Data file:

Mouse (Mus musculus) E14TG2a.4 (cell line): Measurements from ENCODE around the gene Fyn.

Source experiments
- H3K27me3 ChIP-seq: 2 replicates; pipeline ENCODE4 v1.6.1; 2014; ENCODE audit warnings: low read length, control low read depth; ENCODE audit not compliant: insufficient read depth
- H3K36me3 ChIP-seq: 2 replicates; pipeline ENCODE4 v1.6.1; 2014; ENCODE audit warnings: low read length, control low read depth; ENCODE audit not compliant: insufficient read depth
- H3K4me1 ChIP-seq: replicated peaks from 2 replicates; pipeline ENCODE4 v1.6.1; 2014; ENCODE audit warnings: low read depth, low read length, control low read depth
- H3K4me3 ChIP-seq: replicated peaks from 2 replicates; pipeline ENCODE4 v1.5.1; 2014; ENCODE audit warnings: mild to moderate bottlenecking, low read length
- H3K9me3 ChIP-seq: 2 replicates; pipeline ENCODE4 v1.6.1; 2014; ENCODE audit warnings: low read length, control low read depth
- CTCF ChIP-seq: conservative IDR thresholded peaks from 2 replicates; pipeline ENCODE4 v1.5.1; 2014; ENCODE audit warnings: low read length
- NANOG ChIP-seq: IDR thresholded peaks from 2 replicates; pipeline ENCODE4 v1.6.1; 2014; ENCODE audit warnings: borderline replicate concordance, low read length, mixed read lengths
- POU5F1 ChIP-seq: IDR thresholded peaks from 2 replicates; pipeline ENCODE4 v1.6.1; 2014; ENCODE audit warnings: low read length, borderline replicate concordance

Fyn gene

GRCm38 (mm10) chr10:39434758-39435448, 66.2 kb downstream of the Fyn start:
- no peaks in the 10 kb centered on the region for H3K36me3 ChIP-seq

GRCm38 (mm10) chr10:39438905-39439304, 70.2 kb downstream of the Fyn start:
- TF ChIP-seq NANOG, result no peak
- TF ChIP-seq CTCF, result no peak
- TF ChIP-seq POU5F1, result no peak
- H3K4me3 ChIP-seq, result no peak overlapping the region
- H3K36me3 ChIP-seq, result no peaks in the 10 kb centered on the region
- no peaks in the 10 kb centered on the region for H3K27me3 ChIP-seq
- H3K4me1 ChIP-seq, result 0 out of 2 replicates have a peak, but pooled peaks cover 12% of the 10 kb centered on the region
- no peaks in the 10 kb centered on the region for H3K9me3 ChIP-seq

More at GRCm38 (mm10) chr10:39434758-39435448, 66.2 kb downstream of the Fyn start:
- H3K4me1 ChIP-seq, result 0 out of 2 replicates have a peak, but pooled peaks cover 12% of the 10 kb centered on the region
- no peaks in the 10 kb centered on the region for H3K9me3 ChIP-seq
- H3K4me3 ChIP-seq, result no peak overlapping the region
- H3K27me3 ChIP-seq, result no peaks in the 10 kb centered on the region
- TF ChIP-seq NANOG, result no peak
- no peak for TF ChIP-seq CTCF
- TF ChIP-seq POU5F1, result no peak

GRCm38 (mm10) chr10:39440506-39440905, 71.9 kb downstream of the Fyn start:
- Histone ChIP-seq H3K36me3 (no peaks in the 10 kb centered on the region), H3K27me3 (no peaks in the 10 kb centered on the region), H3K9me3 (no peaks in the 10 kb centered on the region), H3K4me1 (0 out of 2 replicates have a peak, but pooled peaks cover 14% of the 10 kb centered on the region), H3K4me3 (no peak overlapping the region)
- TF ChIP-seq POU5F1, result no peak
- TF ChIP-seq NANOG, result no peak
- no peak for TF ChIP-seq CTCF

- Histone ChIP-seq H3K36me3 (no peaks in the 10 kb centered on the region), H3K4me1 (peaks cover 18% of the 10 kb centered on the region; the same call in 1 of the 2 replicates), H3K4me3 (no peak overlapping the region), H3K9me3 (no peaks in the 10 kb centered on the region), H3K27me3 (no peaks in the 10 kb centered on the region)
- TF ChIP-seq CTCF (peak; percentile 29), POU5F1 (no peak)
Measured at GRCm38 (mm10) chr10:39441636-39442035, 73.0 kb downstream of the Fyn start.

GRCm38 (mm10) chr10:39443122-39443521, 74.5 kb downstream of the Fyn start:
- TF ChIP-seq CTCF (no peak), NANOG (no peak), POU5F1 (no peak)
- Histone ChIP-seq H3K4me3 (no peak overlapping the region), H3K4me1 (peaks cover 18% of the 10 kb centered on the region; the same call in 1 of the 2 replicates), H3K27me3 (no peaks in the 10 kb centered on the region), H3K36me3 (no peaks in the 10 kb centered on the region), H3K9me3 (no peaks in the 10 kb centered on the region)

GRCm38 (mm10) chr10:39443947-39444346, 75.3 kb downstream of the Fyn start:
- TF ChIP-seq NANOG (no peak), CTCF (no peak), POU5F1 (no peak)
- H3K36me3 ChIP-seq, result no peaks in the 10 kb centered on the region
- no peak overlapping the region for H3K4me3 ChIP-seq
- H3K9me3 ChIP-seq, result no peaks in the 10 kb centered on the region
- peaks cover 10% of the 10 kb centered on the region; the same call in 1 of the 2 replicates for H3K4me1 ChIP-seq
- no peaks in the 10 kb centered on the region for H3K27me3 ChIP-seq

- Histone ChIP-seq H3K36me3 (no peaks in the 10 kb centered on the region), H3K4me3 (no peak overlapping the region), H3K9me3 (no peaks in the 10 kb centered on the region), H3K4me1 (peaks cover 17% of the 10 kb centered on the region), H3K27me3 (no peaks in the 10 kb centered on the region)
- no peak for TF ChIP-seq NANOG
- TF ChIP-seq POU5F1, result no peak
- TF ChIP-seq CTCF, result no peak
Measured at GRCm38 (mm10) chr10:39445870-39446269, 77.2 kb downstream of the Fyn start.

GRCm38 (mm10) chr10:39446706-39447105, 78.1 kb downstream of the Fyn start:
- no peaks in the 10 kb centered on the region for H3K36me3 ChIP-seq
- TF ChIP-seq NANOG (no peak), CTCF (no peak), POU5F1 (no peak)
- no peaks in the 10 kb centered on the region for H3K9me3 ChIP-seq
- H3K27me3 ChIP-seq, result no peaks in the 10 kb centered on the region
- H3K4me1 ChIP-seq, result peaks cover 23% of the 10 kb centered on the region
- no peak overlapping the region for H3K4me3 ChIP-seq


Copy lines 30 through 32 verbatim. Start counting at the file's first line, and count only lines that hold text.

- TF ChIP-seq POU5F1, result no peak

GRCm38 (mm10) chr10:39440506-39440905, 71.9 kb downstream of the Fyn start:
- Histone ChIP-seq H3K36me3 (no peaks in the 10 kb centered on the region), H3K27me3 (no peaks in the 10 kb centered on the region), H3K9me3 (no peaks in the 10 kb centered on the region), H3K4me1 (0 out of 2 replicates have a peak, but pooled peaks cover 14% of the 10 kb centered on the region), H3K4me3 (no peak overlapping the region)